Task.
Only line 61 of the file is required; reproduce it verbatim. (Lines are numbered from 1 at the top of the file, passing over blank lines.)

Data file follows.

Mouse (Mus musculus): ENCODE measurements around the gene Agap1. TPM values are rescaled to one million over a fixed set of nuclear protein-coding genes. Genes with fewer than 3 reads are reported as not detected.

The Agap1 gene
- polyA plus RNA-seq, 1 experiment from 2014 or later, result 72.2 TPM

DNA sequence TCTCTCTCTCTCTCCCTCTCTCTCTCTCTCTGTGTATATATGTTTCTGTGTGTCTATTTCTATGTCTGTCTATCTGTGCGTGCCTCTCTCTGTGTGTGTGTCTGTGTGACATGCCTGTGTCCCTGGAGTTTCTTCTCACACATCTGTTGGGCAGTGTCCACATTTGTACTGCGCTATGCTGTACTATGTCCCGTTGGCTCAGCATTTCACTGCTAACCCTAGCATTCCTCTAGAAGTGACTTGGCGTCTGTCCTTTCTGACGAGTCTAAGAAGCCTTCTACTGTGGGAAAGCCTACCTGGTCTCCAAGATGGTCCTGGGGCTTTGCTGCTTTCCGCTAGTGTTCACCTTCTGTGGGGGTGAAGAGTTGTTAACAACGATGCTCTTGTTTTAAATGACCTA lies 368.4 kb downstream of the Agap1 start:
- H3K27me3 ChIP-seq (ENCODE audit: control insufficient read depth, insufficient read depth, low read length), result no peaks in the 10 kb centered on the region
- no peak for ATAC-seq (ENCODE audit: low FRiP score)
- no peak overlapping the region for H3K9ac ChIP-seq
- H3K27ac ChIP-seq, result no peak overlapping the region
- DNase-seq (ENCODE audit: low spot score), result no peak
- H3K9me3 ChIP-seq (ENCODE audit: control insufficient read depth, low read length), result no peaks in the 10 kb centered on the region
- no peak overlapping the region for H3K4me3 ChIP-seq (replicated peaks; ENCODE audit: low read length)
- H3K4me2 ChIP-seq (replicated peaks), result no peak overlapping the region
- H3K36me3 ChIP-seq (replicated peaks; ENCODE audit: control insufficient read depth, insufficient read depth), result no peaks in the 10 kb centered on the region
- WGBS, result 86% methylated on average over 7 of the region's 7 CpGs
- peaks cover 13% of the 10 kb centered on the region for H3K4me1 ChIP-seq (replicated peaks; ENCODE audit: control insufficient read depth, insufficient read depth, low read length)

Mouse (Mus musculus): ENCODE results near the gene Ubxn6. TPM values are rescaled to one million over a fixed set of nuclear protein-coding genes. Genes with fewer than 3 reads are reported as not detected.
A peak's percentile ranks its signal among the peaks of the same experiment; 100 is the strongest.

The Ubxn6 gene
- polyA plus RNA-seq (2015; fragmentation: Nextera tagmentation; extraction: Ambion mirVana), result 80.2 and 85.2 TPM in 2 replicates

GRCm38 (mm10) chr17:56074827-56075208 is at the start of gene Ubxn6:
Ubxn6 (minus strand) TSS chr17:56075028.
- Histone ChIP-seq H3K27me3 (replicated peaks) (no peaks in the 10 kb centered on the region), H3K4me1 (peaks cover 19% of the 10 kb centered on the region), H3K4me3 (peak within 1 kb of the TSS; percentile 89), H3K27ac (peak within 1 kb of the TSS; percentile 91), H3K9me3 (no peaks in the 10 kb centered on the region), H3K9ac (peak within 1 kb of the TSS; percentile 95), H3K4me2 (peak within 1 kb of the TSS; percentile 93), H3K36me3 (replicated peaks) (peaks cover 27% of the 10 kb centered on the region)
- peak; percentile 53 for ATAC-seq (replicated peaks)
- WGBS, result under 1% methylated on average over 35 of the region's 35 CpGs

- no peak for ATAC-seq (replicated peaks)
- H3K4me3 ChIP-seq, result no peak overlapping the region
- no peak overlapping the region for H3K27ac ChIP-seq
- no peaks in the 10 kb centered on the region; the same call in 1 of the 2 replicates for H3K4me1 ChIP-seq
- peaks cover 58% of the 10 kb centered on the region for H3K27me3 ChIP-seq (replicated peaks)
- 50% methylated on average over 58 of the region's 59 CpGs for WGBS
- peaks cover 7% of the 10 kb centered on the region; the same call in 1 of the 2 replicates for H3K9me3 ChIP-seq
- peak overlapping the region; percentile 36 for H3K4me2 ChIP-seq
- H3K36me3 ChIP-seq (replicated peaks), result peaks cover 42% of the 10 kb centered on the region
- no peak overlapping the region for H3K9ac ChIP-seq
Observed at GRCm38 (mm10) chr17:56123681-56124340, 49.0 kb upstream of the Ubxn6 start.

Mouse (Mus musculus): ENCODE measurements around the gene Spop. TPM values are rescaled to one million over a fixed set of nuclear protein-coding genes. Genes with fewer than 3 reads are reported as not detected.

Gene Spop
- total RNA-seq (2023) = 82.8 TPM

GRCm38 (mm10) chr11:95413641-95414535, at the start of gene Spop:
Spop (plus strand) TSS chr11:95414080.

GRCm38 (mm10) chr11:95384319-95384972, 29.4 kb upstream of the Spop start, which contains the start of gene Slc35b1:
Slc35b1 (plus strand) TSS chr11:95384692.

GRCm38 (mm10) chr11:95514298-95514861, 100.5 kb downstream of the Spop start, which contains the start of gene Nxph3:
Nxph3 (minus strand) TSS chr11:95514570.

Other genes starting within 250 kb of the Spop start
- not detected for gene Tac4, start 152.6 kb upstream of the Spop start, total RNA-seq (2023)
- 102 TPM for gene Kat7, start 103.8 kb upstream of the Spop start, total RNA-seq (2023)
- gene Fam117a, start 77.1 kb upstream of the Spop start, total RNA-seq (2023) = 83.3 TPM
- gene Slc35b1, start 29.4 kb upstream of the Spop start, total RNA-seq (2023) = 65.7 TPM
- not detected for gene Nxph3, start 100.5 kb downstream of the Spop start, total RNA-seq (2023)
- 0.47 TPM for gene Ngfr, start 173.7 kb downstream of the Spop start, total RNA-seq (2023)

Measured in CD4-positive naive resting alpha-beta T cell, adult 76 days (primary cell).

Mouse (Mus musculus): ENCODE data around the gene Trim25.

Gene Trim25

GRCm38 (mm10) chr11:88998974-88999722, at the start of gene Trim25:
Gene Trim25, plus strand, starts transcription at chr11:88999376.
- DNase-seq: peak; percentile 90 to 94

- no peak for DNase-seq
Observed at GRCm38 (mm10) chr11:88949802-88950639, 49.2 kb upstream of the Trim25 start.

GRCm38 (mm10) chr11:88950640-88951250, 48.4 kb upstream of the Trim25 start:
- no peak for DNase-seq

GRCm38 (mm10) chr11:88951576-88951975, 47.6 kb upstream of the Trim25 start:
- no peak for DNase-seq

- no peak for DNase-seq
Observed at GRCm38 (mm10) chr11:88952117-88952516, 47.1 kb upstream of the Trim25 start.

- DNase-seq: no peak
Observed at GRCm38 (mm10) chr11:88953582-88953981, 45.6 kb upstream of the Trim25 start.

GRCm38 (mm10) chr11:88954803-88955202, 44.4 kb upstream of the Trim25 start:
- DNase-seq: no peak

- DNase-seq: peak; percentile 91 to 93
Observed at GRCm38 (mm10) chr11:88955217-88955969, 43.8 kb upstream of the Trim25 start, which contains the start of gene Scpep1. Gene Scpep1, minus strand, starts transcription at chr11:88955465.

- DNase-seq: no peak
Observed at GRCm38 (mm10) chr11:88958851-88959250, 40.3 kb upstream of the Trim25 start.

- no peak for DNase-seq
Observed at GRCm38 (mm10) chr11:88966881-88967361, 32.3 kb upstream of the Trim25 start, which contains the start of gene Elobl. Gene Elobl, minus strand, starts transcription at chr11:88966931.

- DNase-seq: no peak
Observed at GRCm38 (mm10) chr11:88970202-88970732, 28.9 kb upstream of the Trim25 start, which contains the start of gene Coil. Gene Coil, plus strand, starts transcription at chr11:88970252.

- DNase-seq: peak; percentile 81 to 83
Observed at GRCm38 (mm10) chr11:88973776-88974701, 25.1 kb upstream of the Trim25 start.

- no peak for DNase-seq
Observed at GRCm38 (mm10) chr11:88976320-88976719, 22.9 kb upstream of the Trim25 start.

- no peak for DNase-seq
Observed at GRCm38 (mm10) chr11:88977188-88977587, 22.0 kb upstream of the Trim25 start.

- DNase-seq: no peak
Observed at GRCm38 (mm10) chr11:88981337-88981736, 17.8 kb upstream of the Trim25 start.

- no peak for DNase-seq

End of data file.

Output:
- no peak for DNase-seq